Top US Democrat vows to thwart US-UK trade deal if Brexit risks Irish peace
Speaker Nancy Pelosi says there is 'no chance' of a US-UK trade deal passing Congress if Brexit affects Irish peace agreement
The top Democrat in the US Congress said on Wednesday that legislators would block a trade pact with Britain if its exit from the EU undermined Northern Ireland's peace accord.
President Donald Trump and senior advisers to British Prime Minister Boris Johnson have spoken recently of fast-tracking a trade deal when Brexit was complete.
But any such agreement would need approval from Congress, and House Speaker Nancy Pelosi made it clear she would not play along if the Irish peace deal were at risk.
Northern Ireland is part of the UK and is set to leave the EU, while the neighbouring Republic of Ireland is an EU member state.
Reimposing controls along their border if Britain left without a deal – a scenario known as "hard Brexit" – would put the 1998 peace deal in jeopardy.
"Whatever form it takes, Brexit cannot be allowed to imperil the Good Friday agreement, including the seamless border between the Irish Republic and Northern Ireland," Ms Pelosi said.
"If Brexit undermines the Good Friday accord, there will be no chance of a US-UK trade agreement passing the Congress."
The 1998 Good Friday agreement brought the decades-old Northern Ireland conflict to an end, but handling the territory has emerged as a core issue for Brexit negotiators.
Critics have warned that Brexit might require reimposing a hard border, a move that would upend the agreement that has kept peace in Northern Ireland for two decades.
The withdrawal agreement negotiated last year between London and Brussels contains a "backstop" plan to maintain this situation whatever happens with Brexit.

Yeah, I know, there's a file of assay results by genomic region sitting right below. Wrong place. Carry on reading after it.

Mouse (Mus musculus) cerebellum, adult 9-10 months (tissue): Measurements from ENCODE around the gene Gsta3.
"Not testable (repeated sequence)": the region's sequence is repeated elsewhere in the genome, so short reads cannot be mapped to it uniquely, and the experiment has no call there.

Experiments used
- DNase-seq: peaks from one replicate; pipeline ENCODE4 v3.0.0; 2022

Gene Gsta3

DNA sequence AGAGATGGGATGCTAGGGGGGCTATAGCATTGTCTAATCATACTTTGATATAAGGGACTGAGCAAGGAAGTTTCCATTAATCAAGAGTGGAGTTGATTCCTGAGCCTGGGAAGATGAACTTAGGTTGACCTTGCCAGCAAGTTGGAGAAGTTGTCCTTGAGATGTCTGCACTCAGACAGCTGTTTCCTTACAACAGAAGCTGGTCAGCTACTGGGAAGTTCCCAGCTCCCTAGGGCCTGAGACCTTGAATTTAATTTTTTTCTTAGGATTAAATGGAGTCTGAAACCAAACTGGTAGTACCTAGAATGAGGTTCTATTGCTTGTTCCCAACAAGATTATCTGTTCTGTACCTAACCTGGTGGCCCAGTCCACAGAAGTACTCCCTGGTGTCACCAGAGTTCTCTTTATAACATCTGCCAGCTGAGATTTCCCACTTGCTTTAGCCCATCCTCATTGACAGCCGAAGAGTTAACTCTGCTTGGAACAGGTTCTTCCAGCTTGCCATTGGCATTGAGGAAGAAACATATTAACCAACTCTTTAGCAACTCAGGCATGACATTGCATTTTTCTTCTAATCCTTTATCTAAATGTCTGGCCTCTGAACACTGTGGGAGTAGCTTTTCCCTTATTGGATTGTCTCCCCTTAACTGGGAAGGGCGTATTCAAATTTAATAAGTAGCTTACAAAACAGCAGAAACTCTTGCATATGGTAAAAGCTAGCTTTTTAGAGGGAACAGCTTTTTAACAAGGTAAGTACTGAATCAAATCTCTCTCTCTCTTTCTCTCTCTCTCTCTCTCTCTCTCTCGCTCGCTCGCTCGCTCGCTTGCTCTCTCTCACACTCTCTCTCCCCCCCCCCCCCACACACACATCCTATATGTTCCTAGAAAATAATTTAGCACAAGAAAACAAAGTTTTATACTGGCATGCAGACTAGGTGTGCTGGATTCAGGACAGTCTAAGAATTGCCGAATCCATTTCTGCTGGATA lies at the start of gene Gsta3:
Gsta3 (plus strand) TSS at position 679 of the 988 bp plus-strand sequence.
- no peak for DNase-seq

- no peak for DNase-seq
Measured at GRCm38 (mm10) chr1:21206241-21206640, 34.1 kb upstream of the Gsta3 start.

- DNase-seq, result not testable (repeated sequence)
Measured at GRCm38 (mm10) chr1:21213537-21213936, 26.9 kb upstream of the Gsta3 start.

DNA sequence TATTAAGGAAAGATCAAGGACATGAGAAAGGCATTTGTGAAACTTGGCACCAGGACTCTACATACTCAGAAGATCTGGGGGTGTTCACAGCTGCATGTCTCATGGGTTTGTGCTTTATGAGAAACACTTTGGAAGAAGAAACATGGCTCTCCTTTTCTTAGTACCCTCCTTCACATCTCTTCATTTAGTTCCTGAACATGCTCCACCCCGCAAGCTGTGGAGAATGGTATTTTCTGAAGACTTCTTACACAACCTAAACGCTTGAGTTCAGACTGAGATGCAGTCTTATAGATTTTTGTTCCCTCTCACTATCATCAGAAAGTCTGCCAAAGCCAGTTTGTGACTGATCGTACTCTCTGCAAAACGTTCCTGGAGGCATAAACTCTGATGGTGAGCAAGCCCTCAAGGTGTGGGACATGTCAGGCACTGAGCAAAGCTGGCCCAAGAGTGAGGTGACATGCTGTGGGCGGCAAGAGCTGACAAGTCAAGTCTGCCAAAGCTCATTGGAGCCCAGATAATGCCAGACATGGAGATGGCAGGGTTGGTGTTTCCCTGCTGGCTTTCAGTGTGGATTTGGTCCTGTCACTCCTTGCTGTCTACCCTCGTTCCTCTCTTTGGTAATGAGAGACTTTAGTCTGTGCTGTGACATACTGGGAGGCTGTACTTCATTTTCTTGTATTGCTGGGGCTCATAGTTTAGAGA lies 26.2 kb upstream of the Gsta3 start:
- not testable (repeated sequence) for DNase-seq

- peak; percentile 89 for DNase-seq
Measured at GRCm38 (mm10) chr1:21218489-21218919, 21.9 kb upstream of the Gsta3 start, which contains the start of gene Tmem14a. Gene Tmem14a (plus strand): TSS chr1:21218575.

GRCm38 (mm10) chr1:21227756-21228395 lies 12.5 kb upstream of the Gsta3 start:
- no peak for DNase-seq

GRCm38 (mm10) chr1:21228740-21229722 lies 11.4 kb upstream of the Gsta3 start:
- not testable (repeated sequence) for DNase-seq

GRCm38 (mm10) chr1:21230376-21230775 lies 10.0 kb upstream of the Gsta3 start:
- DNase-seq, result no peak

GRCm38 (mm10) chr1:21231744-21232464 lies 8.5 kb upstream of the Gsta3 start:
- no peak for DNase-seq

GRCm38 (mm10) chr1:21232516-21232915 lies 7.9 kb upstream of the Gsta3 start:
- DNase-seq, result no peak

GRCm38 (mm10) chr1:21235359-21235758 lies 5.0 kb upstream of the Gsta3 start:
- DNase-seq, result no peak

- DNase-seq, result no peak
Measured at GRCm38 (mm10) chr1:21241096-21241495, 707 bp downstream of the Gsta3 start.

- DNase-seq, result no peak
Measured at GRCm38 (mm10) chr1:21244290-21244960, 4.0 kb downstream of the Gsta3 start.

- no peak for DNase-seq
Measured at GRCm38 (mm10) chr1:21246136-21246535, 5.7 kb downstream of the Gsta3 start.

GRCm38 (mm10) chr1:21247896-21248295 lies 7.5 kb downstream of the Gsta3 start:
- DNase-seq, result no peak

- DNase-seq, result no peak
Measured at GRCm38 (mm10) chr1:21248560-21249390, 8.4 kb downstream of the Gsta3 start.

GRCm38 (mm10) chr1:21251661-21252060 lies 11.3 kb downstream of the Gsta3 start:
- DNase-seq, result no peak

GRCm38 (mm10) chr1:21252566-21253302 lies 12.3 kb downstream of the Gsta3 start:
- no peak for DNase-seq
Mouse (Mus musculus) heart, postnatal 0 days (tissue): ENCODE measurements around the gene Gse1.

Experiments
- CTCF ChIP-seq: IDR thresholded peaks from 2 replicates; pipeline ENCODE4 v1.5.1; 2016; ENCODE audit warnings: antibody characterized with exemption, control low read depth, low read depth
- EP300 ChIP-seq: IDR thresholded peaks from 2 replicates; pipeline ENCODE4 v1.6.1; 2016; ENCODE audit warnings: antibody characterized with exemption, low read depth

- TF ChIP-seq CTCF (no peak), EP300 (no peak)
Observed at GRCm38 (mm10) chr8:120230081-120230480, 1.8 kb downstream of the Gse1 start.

But British MPs have rejected it three times and Mr Johnson has warned the backstop must go or Britain will leave the EU on October 31 without any deal.
Ms Pelosi strongly indicated that Republicans would join her Democrats in opposing a trade pact if Brexit undermined the peace deal.
"The peace of the Good Friday agreement is treasured by the American people and will be fiercely defended on a bicameral and bipartisan basis in the US Congress," she said.
The Republican co-chair of the Friends of Ireland group in the US Congress, Pete King, said that jeopardising the open border was a "needless provocation" over which his party would have no hesitation in defying Mr Trump.
Those in Congress with strong beliefs in the Good Friday agreement "would certainly be willing to go against the president", Mr King told The Guardian newspaper.
After his first call with Mr Johnson late last month, Mr Trump said talks on a "very substantial" post-Brexit trade deal were already under way.
Last week Mr Johnson sent top aides including Foreign Secretary Dominic Raab to Washington to speed up the negotiations.
And on Monday US National Security Adviser John Bolton said Washington wanted to move very quickly on the trade pact after Britain exits the EU.
Democrat Brendan Boyle said Mr Bolton's trade talk was "nonsensical" and the comments should not be taken seriously.
Dozens of US legislators claim Irish ancestry, and the Friends of Ireland caucus in Congress has long advocated for peace and justice in Ireland and Northern Ireland.
George Mitchell, a former US Senate majority leader with Irish roots, was president Bill Clinton's envoy to Northern Ireland and led the all-party peace negotiations in the 1990s.
Updated: August 15, 2019 12:08 AM